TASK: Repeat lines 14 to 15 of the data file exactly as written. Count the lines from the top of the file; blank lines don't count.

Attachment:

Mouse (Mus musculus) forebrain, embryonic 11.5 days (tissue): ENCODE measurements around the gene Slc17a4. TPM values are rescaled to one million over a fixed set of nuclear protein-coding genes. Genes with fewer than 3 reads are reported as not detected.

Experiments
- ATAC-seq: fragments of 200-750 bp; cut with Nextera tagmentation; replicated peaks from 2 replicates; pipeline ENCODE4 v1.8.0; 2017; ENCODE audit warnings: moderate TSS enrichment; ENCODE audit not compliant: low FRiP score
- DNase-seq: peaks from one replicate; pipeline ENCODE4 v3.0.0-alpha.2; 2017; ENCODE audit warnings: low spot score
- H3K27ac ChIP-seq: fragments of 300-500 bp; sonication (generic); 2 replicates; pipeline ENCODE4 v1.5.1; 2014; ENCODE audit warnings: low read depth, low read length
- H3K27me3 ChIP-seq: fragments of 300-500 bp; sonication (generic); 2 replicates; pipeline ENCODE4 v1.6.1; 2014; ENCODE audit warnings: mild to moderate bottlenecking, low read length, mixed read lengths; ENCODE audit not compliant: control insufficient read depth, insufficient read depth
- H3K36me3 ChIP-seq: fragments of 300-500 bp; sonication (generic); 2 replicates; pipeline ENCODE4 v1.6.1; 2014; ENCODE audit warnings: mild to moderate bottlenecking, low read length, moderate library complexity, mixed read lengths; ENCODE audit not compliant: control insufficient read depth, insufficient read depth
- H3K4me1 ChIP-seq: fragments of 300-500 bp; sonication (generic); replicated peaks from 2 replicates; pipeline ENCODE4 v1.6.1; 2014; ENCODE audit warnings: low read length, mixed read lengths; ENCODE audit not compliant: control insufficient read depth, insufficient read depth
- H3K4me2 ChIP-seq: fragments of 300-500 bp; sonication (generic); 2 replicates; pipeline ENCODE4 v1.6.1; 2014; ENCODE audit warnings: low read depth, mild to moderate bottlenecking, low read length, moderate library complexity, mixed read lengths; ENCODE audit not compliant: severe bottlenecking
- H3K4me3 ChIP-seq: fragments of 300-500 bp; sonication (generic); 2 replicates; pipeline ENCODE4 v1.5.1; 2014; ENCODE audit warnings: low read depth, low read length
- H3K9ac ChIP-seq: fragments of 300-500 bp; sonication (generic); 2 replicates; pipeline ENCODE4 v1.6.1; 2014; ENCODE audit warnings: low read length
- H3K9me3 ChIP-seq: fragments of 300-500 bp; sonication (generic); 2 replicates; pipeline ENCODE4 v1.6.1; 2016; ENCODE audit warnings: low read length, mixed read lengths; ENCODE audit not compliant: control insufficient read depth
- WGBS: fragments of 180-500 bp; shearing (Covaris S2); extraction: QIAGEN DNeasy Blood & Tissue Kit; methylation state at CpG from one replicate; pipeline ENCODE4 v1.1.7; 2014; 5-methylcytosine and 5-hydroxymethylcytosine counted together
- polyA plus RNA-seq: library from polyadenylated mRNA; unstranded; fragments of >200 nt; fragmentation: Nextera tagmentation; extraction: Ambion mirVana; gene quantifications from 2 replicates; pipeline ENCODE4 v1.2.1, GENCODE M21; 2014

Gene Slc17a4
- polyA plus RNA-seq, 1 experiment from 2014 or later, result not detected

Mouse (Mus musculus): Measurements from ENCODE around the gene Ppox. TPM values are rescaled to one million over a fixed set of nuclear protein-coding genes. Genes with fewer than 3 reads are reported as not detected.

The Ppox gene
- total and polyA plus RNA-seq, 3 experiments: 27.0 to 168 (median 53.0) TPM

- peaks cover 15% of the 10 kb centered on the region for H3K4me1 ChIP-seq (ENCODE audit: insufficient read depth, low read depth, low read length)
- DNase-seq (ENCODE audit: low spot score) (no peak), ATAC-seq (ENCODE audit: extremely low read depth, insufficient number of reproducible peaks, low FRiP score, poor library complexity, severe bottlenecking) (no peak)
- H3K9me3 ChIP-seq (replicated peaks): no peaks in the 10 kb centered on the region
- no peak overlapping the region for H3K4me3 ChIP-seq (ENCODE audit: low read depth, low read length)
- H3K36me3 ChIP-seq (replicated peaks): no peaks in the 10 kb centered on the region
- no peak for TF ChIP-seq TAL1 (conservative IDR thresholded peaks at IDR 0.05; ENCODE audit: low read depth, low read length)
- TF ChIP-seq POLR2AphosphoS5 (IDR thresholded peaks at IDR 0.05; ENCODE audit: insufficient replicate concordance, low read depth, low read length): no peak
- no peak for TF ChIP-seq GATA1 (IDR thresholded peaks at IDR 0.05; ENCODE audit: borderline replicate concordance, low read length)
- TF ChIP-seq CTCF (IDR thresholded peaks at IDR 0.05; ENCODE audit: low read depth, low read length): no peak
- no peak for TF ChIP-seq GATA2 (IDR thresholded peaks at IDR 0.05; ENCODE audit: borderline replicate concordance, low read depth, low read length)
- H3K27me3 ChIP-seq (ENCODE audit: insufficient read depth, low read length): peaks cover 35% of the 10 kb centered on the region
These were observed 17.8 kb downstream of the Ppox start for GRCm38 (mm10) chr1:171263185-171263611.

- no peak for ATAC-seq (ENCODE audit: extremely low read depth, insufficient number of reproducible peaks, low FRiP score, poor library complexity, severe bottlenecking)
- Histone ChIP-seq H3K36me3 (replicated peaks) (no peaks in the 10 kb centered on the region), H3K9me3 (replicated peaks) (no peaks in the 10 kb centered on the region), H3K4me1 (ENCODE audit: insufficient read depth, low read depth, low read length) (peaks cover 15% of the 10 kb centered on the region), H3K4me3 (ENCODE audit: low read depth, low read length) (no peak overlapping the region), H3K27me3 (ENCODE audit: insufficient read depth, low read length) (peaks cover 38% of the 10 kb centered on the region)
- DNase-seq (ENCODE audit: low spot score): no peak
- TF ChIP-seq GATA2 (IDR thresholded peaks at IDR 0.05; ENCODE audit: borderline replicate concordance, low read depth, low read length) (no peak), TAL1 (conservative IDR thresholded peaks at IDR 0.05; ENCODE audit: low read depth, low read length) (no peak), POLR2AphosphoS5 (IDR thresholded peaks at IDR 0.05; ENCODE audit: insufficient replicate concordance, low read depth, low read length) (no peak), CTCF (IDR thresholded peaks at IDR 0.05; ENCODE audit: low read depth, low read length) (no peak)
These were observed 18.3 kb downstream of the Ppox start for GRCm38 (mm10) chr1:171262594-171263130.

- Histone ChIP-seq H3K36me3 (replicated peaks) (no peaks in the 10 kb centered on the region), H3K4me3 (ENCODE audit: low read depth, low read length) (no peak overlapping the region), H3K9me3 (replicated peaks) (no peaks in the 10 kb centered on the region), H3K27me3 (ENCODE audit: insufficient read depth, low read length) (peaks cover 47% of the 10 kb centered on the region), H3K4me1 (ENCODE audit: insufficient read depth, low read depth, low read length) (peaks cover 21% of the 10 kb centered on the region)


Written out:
- polyA plus RNA-seq: library from polyadenylated mRNA; unstranded; fragments of >200 nt; fragmentation: Nextera tagmentation; extraction: Ambion mirVana; gene quantifications from 2 replicates; pipeline ENCODE4 v1.2.1, GENCODE M21; 2014

Gene Slc17a4